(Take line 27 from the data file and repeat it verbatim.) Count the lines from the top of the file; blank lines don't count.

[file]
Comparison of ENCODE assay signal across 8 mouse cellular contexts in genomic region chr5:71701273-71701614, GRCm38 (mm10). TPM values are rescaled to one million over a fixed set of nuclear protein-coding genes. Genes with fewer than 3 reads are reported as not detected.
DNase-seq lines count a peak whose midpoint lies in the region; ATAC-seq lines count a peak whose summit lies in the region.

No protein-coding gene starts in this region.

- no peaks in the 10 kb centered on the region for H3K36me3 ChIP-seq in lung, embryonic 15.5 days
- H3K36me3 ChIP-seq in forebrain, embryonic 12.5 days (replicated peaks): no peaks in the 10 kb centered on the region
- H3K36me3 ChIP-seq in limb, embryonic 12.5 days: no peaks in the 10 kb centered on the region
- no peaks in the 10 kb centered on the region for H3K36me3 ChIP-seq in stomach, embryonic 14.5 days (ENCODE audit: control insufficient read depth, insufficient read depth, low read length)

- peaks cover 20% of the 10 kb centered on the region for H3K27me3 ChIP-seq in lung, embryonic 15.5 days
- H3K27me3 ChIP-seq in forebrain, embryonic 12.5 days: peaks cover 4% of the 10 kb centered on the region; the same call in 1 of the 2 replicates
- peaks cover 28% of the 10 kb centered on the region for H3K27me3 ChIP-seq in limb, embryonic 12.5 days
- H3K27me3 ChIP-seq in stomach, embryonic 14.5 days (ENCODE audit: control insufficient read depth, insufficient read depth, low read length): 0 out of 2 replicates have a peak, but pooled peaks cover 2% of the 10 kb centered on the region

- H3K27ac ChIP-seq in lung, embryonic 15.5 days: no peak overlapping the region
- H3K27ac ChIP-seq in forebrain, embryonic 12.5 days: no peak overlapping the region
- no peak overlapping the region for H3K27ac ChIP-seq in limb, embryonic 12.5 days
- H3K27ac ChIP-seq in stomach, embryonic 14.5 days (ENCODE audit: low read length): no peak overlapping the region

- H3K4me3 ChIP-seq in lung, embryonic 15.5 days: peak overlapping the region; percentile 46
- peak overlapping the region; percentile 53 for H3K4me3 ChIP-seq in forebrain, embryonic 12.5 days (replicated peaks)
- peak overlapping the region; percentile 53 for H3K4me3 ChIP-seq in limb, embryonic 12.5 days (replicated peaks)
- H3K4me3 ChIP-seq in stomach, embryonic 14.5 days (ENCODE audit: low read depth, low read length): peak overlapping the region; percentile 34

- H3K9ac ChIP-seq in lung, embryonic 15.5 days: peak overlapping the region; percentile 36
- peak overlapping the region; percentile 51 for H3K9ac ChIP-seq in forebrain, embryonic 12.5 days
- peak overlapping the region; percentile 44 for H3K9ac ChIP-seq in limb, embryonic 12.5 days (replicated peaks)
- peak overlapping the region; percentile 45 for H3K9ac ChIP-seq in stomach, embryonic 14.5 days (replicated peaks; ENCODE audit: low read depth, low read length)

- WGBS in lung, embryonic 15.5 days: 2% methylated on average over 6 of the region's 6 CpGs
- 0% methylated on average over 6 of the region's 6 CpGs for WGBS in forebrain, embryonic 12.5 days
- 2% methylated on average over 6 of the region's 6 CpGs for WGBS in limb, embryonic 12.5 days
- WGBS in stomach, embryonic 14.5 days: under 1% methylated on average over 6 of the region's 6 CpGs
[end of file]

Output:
- WGBS in stomach, embryonic 14.5 days: under 1% methylated on average over 6 of the region's 6 CpGs